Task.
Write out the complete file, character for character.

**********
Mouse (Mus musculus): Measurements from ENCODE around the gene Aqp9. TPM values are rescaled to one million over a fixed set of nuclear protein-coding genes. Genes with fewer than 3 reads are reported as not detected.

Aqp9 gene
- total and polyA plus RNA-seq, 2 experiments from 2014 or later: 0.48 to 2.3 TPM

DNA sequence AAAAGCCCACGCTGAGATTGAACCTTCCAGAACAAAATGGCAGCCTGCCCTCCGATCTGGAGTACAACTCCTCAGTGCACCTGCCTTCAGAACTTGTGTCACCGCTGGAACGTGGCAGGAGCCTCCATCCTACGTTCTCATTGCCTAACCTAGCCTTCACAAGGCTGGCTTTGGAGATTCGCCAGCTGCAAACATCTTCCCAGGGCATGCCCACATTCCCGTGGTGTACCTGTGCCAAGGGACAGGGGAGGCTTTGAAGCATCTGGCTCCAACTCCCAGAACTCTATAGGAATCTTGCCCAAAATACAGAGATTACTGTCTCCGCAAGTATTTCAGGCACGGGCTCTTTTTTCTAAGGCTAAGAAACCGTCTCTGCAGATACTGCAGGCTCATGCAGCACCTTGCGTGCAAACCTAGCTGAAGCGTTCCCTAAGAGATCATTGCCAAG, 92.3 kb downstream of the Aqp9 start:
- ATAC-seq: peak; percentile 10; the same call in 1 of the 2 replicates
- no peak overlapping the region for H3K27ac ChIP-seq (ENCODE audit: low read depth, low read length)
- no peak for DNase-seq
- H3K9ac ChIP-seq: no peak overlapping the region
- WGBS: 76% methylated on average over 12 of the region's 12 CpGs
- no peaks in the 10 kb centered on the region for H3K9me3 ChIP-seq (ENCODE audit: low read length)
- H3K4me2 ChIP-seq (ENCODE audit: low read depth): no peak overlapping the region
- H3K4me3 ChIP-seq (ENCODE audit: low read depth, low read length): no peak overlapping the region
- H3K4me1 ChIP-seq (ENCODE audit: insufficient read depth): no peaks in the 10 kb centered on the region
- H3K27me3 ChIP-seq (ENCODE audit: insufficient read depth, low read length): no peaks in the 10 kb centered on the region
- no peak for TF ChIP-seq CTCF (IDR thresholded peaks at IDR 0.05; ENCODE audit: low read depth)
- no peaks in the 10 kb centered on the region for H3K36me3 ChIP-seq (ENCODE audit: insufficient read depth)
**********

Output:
Mouse (Mus musculus): Measurements from ENCODE around the gene Aqp9. TPM values are rescaled to one million over a fixed set of nuclear protein-coding genes. Genes with fewer than 3 reads are reported as not detected.

Aqp9 gene
- total and polyA plus RNA-seq, 2 experiments from 2014 or later: 0.48 to 2.3 TPM

DNA sequence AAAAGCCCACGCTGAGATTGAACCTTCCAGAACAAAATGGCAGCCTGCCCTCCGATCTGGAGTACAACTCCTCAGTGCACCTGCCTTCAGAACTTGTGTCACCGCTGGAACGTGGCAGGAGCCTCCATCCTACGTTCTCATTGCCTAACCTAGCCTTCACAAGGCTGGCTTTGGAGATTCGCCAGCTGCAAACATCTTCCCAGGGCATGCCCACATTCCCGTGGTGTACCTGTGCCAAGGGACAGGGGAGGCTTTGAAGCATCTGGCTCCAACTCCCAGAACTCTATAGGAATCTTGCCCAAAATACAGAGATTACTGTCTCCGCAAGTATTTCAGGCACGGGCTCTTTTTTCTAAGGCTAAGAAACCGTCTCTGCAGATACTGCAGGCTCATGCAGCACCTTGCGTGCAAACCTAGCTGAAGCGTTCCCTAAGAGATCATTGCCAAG, 92.3 kb downstream of the Aqp9 start:
- ATAC-seq: peak; percentile 10; the same call in 1 of the 2 replicates
- no peak overlapping the region for H3K27ac ChIP-seq (ENCODE audit: low read depth, low read length)
- no peak for DNase-seq
- H3K9ac ChIP-seq: no peak overlapping the region
- WGBS: 76% methylated on average over 12 of the region's 12 CpGs
- no peaks in the 10 kb centered on the region for H3K9me3 ChIP-seq (ENCODE audit: low read length)
- H3K4me2 ChIP-seq (ENCODE audit: low read depth): no peak overlapping the region
- H3K4me3 ChIP-seq (ENCODE audit: low read depth, low read length): no peak overlapping the region
- H3K4me1 ChIP-seq (ENCODE audit: insufficient read depth): no peaks in the 10 kb centered on the region
- H3K27me3 ChIP-seq (ENCODE audit: insufficient read depth, low read length): no peaks in the 10 kb centered on the region
- no peak for TF ChIP-seq CTCF (IDR thresholded peaks at IDR 0.05; ENCODE audit: low read depth)
- no peaks in the 10 kb centered on the region for H3K36me3 ChIP-seq (ENCODE audit: insufficient read depth)